President Biden’s administration will be challenged to deter domestic extremists — and investigate and prosecute them when their rhetoric spills over into violence. Law enforcement and security officials, experts say, will face significant legal, political and cultural hurdles to battle a disease that seems to have taken hold in the nation’s nervous system.
In his inaugural address Wednesday, Biden invoked fresh memories of the riot that saw a pro-Trump mob overrun the very spot where he took the oath of office and pointed to “a rise in political extremism, white supremacy, domestic terrorism that we must confront and we will defeat.”
“There’s no place in America right now that can say, ‘that’s not my problem,’ ” said Mary McCord, a former Justice Department national security official who serves as legal director at the Institute for Constitutional Advocacy and Protection at Georgetown University Law Center.
White House press secretary Jen Psaki said Friday that Biden had tasked the director of national intelligence, in coordination with the FBI and the Department of Homeland Security, with compiling a comprehensive threat assessment on violent domestic extremism. The White House will also have its National Security Council review policy to determine whether the government can better share information or take other steps to mitigate the threat. She said the review would be overseen by Joshua Geltzer, a former senior director for counterterrorism, along with current officials. “Clearly, more needs to be done,” Psaki said.
Long before the abortive insurrection of Jan. 6, the FBI had warned that domestic extremism and white supremacy represented a rising and troubling threat, and vowed to take aggressive steps in response.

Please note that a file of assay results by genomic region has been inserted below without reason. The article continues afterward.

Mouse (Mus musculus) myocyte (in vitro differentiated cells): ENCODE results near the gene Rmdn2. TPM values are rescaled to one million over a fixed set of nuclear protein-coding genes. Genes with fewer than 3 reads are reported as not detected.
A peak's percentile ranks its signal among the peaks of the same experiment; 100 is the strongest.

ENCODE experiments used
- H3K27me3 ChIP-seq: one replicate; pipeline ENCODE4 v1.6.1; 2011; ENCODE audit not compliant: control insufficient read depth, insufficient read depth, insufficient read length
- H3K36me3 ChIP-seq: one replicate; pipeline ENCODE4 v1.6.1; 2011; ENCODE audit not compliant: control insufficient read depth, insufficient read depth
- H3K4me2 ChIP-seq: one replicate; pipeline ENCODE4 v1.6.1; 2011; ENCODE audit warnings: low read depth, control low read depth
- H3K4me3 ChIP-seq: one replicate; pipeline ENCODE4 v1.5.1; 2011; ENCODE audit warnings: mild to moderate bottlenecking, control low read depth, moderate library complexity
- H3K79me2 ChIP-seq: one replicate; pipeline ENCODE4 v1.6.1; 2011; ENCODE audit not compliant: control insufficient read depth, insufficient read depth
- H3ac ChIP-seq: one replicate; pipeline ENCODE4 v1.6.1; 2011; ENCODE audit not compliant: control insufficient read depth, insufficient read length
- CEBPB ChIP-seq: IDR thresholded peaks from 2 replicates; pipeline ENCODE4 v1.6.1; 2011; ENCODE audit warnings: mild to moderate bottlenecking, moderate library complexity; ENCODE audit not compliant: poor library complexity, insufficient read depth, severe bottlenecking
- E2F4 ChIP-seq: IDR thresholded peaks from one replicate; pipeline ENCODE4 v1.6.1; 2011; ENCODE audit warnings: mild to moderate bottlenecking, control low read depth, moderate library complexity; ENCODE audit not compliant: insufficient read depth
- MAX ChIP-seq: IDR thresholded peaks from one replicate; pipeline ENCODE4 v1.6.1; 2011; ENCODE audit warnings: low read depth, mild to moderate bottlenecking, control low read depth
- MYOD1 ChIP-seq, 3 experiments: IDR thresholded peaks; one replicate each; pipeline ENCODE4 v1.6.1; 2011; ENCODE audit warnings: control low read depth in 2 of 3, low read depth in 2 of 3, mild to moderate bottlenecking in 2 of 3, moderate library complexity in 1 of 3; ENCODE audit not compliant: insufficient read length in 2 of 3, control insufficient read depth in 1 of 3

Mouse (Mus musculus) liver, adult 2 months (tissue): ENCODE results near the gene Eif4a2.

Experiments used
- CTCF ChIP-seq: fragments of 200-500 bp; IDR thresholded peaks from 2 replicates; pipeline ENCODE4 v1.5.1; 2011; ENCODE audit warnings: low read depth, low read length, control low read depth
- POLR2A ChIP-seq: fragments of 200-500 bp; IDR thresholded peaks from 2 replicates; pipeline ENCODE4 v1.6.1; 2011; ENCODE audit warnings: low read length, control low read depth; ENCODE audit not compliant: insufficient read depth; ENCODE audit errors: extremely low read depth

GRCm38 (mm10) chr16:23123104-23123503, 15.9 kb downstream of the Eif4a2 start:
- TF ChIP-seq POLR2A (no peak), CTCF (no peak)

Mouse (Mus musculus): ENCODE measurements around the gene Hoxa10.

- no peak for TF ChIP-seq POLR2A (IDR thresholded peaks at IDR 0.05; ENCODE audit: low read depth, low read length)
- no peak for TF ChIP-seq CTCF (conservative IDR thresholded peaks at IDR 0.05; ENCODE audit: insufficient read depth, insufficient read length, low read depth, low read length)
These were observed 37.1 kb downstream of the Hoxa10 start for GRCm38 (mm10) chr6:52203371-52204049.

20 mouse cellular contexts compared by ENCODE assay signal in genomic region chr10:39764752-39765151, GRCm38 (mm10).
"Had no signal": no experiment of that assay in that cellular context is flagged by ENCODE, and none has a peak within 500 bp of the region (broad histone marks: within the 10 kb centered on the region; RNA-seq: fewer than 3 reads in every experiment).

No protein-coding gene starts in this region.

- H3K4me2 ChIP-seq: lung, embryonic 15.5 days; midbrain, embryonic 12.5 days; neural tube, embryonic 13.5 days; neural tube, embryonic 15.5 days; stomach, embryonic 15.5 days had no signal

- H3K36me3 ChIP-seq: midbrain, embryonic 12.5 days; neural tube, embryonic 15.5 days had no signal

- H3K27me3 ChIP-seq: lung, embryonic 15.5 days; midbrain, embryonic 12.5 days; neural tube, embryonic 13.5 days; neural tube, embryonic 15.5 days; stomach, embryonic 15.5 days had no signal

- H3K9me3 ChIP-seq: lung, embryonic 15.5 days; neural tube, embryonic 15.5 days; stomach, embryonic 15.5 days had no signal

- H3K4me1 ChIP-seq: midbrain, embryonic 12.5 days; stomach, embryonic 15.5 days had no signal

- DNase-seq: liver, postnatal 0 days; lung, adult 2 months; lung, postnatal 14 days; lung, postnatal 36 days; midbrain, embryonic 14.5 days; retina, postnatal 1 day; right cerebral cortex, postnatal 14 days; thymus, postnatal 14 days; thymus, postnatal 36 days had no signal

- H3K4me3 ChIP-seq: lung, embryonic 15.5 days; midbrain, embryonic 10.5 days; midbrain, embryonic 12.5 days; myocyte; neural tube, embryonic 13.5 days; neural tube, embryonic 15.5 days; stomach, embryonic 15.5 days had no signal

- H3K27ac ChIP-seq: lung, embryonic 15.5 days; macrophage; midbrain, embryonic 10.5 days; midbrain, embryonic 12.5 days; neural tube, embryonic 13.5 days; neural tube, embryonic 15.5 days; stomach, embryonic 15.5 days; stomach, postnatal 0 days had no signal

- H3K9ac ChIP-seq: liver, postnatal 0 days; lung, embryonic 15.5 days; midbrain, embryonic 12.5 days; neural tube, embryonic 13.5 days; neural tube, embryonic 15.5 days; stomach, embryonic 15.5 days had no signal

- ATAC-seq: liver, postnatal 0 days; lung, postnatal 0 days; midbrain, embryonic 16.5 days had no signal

In September, FBI Director Christopher A. Wray told Congress that the bureau had elevated “racially motivated” extremism as a threat on par with “jihadist-inspired people here.”
“We’re treating it as a commensurate priority in terms of warranting our intention and resources,” Wray said, adding that the FBI had made about 120 arrests in all domestic terrorism cases that year.
Last year, the FBI made high-profile busts of members of two white supremacist groups — Atomwaffen Division and the Base — and foiled a plot by a group of alleged extremists to kidnap Michigan Gov. Gretchen Whitmer (D). Federal prosecutors also charged members of an organized hate group with rioting in connection with the infamous 2017 white supremacist rally in Charlottesville.
But, some critics say, ever since the 9/11 terrorist attacks two decades ago, the FBI has been far more primed culturally to investigate terrorism that is directed or inspired overseas. Generally, agents and other law enforcement officials who work on counterterrorism have risen through the ranks more quickly than their counterparts who do more bread-and-butter criminal cases. And critics say the events of Jan. 6 demonstrate that when White Trump supporters make threats, law enforcement treats them less seriously than when Black or far-left activists are involved in demonstrations.
“We have overlooked, not just over the last four years, but much longer than that some of the extremists within this country,” said Sean Joyce, a former FBI special agent who served as deputy director from 2011 to 2013. Now, he said, different strains, including anti-government groups, white supremacists and militant separatists have “coalesced and become a much greater force than they were.”
A day before the Capitol was stormed, the FBI’s field office in Norfolk prepared an internal report that warned of discussions online indicating extremists were planning to travel to Washington to commit violence and “war.”